Today, praise someone whose behavior often irritates you.

Have you ever been changed by someone's kindness and understanding?


Thursday, January 17, 2019

True Friendship

"They came bringing to him a paralytic carried by four men. Unable to get near Jesus because of the crowd, they opened up the roof above him. After they had broken through, they let down the mat on which the paralytic was lying." Mk 2:3-4

Where would we be without friends? A paralyzed man who hears about Jesus has no way to see or visit the Lord unless friends help him. Though Jesus is  surrounded by needy people, the paralytic's friends are not deterred. They go up on the roof, dig through it and lower their friend in front of Jesus. It is really an amazing scene which the scribes cannot spoil with the mumbling about Jesus not having the power to forgive sins. So anxious not to lose their teaching role in the society, the scribes think nothing about the paralytic while the man's friends think of nothing else. Who doesn't yearn for friends like this?

The twelfth century monk and writer, Aelred of Rievaulx, says it this way:
No medicine is more valuable, none more efficacious, none better suited to the cure of all our temporal ills than a friend to whom we may turn for consolation in time of trouble, and with whom we may share our happiness in time of joy. ― Aelred of Rievaulx Spiritual Friendship
Today, be gracious and accept the help of your friends.

To which friends are you most grateful?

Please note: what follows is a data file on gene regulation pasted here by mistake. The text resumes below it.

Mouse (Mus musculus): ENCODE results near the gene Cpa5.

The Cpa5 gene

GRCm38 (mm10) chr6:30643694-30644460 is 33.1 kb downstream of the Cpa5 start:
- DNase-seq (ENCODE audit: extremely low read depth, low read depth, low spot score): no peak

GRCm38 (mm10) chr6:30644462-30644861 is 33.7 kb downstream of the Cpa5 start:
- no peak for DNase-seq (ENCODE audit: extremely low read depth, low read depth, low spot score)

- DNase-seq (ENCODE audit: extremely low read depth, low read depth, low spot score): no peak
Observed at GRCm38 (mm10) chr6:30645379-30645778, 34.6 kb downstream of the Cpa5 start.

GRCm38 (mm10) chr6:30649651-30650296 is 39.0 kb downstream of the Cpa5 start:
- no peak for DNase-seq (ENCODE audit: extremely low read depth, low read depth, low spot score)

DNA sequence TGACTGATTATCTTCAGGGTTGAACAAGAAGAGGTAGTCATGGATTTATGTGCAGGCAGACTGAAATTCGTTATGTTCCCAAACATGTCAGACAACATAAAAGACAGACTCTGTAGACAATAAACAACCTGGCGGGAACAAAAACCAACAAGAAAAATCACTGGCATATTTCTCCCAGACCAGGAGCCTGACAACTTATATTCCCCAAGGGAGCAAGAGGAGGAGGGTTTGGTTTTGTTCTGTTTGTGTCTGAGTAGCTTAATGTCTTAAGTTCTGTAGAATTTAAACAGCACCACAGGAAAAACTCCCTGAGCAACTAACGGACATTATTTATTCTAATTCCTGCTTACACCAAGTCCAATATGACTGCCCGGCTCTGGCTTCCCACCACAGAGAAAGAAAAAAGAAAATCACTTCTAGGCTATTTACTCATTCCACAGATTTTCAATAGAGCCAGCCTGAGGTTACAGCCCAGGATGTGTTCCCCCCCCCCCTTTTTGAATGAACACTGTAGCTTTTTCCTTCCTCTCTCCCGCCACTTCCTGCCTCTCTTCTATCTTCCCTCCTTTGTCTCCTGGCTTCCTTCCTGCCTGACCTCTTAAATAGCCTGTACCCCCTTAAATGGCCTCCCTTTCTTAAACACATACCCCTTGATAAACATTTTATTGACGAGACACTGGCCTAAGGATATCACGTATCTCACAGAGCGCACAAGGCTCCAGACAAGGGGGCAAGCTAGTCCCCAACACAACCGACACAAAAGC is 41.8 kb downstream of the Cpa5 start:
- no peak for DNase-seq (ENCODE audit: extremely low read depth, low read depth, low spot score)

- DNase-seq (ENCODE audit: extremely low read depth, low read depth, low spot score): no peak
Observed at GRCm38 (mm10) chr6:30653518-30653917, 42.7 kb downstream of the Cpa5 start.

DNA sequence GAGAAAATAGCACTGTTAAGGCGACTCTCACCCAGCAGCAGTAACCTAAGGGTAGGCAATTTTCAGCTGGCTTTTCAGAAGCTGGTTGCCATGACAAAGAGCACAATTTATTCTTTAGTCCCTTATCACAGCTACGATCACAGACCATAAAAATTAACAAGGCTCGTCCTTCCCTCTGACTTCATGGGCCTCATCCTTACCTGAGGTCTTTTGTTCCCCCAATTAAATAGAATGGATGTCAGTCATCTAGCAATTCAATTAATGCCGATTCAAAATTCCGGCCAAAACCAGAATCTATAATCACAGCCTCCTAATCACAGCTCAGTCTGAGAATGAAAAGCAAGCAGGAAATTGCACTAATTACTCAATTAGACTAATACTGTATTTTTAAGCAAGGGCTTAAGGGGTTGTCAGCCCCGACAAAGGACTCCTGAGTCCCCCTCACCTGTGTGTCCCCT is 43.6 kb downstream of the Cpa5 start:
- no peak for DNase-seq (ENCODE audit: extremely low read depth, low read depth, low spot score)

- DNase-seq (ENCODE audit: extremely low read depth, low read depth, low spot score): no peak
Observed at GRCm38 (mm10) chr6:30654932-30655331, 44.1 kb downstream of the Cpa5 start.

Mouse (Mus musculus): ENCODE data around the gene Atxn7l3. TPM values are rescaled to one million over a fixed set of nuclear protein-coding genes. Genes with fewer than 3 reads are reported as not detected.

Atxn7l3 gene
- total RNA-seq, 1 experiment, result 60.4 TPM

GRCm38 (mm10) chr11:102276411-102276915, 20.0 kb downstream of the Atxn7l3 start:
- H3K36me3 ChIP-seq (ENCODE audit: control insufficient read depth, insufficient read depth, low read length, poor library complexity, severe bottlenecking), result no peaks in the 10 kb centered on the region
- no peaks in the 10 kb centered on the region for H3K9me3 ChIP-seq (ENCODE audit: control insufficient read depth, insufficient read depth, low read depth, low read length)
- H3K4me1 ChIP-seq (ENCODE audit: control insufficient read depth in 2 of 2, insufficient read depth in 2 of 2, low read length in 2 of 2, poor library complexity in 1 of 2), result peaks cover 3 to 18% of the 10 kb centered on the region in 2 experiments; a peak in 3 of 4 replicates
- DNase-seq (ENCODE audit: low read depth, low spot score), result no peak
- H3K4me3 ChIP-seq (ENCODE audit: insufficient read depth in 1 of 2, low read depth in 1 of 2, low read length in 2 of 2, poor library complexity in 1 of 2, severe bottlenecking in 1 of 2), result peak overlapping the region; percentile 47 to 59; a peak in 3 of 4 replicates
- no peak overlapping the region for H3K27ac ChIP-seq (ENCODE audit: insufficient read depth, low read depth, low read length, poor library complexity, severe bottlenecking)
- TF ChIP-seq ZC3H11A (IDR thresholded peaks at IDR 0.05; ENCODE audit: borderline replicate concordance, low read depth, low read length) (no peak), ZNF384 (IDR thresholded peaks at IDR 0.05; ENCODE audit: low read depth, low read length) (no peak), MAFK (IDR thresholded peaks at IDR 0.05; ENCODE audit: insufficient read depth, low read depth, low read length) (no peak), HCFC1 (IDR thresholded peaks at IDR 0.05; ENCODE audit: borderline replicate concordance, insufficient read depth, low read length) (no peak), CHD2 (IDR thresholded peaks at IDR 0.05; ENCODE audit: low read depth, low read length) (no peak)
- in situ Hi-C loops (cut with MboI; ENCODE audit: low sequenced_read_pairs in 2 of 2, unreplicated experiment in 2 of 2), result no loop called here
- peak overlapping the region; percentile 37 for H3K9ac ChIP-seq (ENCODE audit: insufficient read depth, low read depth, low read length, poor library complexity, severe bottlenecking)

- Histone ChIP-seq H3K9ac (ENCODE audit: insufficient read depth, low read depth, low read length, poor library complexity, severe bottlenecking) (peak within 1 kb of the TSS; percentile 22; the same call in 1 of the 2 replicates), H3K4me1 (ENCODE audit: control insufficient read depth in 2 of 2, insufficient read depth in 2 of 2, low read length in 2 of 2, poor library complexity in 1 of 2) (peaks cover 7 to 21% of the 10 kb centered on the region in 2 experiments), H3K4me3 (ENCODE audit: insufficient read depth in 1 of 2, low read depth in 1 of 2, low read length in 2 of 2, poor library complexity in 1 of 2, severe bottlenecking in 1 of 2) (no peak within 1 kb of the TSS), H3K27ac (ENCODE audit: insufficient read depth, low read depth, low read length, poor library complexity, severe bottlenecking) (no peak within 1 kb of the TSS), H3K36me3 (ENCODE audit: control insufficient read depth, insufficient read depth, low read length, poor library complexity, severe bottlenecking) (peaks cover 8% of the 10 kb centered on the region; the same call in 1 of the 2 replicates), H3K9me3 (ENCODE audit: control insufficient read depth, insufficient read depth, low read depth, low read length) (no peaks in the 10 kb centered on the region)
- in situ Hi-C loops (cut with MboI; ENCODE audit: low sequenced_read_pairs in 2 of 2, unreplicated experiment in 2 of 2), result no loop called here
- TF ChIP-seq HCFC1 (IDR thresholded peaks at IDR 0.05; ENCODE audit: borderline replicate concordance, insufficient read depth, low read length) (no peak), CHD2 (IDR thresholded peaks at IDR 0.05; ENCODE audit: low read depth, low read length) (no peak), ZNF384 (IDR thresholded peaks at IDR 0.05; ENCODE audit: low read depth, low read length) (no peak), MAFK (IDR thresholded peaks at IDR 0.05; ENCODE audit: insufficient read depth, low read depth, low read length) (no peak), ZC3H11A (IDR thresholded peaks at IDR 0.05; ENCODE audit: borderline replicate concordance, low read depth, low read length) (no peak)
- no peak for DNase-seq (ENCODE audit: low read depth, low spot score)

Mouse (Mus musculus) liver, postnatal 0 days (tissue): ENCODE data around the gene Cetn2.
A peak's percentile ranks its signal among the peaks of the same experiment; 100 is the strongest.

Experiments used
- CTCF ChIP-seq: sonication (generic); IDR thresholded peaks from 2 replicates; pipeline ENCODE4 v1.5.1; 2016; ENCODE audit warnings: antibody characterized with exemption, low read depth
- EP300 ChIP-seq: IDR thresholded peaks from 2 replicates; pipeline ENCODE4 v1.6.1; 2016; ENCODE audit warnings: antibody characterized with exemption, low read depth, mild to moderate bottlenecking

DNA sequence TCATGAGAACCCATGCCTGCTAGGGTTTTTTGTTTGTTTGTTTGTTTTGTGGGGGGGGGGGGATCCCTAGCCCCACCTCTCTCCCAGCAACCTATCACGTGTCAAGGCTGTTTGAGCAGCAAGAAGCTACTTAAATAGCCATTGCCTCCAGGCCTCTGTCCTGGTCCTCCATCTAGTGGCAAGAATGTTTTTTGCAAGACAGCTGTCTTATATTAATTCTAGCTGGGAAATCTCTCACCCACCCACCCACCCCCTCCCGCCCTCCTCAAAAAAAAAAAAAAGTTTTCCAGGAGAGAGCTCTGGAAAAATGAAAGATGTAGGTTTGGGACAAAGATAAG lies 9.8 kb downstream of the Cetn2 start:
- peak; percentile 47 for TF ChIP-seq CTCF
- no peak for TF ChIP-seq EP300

Wednesday, January 16, 2019

St Anthony, Abbott

"Forever I will sing the goodness of the Lord." Ps 89

No matter how far Anthony went into the desert, people followed and found him. Though unlettered, he was gifted with so much wisdom, that many were drawn to him, hoping to absorb some of what he had learned in silence and solitude. Reputed to have lived for twenty years in a single walled room, Anthony grew in faith and devotion. While some thought that the isolation he sought would drive him crazy, Anthony grew more quiet and serene because he had found God and himself in the silence.

Obviously, not everyone is drawn to the life and lifestyle of St Anthony, but Anthony does teach everyone a basic truth of life. When we learn how it is that God wants to work in us, we have only to follow God's promptings to be at peace. Some will be drawn to God by a life of total involvement with the world. Others will find themselves and God in a life among the poor or as missionaries. A few will be drawn to the hermetical life like St Anthony. Where we arrive in life is not the issue. How we get there is.